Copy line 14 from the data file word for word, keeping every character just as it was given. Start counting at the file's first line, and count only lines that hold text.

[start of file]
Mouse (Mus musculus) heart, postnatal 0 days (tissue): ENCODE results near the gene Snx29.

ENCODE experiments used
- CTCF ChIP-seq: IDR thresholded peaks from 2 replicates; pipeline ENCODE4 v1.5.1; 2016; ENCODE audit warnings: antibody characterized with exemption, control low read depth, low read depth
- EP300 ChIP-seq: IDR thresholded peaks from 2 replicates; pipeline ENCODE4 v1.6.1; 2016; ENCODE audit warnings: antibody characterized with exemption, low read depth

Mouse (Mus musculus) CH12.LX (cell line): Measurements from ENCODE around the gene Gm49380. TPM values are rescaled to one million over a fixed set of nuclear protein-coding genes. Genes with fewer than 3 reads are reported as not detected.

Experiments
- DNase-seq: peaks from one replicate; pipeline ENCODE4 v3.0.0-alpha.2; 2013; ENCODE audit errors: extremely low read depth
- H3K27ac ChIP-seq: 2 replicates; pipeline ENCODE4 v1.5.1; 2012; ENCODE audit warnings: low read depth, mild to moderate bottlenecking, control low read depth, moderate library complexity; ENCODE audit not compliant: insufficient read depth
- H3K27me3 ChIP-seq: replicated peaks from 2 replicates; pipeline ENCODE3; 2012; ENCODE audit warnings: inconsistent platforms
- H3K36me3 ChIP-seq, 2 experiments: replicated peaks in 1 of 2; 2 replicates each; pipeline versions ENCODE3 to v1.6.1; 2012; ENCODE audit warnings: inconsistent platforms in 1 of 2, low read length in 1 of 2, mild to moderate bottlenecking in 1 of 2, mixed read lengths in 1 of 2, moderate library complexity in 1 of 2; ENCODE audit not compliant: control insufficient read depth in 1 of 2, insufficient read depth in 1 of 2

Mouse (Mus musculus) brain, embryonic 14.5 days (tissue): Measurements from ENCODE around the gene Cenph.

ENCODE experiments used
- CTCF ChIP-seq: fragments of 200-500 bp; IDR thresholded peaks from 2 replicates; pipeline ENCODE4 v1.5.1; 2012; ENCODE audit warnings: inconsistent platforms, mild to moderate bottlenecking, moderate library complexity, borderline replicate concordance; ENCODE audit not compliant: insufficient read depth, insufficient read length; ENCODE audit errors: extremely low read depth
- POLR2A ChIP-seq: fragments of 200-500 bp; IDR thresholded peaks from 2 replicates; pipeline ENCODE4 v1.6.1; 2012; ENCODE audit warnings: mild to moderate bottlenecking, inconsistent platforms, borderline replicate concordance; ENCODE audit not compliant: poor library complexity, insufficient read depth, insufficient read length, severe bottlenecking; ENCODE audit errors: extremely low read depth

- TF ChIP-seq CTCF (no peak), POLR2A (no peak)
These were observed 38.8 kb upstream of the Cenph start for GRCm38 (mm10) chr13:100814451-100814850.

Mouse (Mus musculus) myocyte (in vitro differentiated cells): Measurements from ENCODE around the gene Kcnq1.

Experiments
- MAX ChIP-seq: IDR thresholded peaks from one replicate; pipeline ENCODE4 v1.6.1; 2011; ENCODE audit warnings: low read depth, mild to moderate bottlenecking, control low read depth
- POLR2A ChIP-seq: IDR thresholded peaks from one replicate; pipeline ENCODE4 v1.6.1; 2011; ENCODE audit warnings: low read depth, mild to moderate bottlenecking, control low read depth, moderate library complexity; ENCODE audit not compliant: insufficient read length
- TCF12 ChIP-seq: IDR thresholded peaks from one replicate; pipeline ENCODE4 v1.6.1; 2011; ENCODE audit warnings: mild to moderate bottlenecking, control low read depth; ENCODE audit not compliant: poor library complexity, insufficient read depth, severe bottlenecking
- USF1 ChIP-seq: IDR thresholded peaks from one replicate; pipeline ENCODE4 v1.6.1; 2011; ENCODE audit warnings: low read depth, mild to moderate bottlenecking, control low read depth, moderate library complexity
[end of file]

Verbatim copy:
- POLR2A ChIP-seq: fragments of 200-500 bp; IDR thresholded peaks from 2 replicates; pipeline ENCODE4 v1.6.1; 2012; ENCODE audit warnings: mild to moderate bottlenecking, inconsistent platforms, borderline replicate concordance; ENCODE audit not compliant: poor library complexity, insufficient read depth, insufficient read length, severe bottlenecking; ENCODE audit errors: extremely low read depth